Thursday, December 6, 2007

Top US Climate Negotiator on Lieberman-Warner: "I don't know the details"

We know the Bush administration has fallen behind the rest of America and the world on climate change. How far? The Associated Press has the embarrassing details:

First, newly installed Australian Prime Minister Kevin Rudd reversed his country's long-standing policy by signing the Kyoto pact Monday, leaving the United States as the only major industrialized country to reject the agreement. Rudd called on the U.S. to follow his lead, and the Australian delegation basked in applause and accolades at the opening of the conference in Bali.

The next blow came from a domestic source: Congress. The Senate Environment and Public Works Committee passed a bill Wednesday to cut U.S. emissions by 70 percent by 2050 from electric power plants, manufacturing and transportation, defying the administration's opposition to mandatory caps. [...]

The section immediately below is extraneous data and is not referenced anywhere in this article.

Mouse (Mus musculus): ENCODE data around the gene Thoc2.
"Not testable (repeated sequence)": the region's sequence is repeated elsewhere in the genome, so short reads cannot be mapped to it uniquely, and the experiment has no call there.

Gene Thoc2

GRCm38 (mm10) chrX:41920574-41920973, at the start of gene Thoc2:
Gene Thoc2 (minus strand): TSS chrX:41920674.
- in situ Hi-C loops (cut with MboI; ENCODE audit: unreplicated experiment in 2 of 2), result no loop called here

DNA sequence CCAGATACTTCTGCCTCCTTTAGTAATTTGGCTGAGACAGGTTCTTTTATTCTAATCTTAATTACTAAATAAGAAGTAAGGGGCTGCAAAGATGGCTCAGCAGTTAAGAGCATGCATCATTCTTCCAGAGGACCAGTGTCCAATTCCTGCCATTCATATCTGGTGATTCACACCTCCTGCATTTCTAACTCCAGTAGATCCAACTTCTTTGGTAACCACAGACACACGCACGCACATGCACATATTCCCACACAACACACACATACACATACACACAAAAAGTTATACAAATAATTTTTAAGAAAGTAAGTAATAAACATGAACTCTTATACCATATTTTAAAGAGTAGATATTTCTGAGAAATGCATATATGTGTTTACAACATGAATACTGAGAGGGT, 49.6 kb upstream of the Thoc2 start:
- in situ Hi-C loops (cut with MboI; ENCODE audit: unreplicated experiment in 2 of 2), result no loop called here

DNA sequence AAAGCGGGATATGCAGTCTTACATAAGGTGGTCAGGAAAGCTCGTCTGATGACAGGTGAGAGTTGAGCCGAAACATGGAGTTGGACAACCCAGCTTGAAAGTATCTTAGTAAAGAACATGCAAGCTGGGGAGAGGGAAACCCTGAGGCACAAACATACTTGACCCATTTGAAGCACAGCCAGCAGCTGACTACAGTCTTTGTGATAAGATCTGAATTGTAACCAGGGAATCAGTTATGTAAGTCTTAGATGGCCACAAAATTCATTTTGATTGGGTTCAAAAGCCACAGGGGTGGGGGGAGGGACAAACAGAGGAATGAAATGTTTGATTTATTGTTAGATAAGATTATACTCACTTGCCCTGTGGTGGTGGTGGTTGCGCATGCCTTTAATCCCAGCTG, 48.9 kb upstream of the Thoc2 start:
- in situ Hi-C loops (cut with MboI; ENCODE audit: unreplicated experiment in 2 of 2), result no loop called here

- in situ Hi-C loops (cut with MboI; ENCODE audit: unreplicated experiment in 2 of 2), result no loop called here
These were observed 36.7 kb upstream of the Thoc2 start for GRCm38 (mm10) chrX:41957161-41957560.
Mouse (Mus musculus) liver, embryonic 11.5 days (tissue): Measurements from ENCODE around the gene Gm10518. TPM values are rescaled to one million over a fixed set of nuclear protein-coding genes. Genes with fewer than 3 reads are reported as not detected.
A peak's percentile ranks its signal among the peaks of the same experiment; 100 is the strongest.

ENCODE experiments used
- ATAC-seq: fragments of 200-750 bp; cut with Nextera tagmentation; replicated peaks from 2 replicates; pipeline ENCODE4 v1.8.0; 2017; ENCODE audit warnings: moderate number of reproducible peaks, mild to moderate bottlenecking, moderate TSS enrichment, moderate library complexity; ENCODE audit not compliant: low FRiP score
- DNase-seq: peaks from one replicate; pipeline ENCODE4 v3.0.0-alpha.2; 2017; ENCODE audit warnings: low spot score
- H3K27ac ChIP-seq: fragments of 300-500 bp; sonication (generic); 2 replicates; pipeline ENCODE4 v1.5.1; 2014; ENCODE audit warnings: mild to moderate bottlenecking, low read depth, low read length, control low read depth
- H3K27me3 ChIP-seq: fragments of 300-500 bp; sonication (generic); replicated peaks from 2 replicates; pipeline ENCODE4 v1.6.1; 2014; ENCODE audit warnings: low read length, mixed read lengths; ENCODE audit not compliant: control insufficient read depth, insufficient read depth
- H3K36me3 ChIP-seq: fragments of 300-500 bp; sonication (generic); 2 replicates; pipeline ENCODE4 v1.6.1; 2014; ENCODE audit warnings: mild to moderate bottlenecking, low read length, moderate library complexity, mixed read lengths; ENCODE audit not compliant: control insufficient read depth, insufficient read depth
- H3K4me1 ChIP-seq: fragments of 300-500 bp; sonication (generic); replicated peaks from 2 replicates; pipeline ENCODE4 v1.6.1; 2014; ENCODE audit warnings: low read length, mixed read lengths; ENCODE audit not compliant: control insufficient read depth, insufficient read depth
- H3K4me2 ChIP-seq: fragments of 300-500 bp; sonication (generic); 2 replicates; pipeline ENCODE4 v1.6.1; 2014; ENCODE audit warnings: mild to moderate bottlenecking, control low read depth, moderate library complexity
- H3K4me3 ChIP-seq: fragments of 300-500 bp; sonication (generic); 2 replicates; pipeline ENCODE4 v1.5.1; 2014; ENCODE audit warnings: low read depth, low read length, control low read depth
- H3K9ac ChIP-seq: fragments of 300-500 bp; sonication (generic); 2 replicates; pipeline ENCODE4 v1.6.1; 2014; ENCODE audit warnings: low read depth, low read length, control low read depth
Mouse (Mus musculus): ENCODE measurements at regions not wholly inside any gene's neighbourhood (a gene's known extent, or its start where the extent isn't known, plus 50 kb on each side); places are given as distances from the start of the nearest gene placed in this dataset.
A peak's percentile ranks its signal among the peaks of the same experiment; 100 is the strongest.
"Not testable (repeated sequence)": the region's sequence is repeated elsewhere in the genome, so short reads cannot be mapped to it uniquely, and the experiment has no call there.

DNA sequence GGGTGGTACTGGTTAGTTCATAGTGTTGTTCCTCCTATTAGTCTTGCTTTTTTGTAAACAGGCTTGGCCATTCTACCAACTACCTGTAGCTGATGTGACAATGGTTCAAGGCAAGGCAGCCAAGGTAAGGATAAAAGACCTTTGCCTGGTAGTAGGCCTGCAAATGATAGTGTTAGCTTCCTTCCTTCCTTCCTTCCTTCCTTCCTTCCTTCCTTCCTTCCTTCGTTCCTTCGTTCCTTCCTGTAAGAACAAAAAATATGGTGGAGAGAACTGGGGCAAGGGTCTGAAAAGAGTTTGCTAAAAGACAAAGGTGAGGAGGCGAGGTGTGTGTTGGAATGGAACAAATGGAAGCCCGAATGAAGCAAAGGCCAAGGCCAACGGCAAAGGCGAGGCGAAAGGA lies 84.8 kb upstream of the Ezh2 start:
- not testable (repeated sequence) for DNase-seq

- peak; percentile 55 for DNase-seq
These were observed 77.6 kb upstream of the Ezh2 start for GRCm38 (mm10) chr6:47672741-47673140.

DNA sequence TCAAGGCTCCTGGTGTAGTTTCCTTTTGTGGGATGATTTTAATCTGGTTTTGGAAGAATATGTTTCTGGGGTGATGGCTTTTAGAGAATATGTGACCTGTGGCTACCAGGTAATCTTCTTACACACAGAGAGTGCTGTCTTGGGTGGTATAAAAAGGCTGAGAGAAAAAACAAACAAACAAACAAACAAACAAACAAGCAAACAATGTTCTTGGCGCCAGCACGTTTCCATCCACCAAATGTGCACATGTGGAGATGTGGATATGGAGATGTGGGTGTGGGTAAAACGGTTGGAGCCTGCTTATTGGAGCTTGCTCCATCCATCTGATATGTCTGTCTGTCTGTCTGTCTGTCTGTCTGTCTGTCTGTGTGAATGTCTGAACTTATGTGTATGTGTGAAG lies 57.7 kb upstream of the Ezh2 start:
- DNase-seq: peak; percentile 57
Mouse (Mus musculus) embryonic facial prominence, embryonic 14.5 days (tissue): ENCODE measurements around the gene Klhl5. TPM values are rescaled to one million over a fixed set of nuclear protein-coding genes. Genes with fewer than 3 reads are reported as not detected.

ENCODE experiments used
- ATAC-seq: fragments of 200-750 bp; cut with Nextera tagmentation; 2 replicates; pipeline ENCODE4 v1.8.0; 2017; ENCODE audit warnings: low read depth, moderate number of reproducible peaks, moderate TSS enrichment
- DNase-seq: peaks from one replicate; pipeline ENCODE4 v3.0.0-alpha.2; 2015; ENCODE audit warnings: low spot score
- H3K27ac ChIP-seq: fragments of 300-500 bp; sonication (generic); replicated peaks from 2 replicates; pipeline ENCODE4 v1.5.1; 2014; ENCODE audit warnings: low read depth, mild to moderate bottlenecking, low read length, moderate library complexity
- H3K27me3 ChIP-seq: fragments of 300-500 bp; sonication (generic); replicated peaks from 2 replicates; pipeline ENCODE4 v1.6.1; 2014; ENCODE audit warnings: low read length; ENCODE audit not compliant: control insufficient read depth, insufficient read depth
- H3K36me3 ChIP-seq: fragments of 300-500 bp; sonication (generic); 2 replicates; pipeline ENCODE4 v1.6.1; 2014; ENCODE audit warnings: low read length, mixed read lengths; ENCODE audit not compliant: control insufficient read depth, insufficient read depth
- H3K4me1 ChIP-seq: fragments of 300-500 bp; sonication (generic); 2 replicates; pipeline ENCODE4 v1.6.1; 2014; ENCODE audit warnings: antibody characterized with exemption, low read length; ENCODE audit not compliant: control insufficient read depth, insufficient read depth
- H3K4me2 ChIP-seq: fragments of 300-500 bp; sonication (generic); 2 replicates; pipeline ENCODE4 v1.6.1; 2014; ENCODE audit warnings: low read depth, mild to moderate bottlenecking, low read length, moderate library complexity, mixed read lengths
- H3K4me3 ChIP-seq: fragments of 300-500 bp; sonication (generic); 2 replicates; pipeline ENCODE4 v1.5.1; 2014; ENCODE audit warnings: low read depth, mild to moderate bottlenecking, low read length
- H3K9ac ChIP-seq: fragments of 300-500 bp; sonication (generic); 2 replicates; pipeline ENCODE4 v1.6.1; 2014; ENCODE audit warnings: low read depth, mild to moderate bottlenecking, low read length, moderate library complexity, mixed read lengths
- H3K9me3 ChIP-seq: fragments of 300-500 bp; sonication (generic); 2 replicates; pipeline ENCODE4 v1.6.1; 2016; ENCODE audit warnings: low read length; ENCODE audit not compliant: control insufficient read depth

On Thursday, Watson was adamant the Bush administration would stick to its guns, no matter what Australia or the Senate did.

"In our process, a vote for movement of a bill out of committee does not ensure its ultimate passage," he told reporters. "I don't know the details, but we will not alter our posture here."

That last line had me doing a Scooby Doo-style "Wha-huh?" Dr. Harlan L. Watson doesn't know the details of the Climate Security Act, also known as Lieberman-Warner? The Bush administration's senior climate negotiator doesn't feel the need to keep himself appraised of such things?

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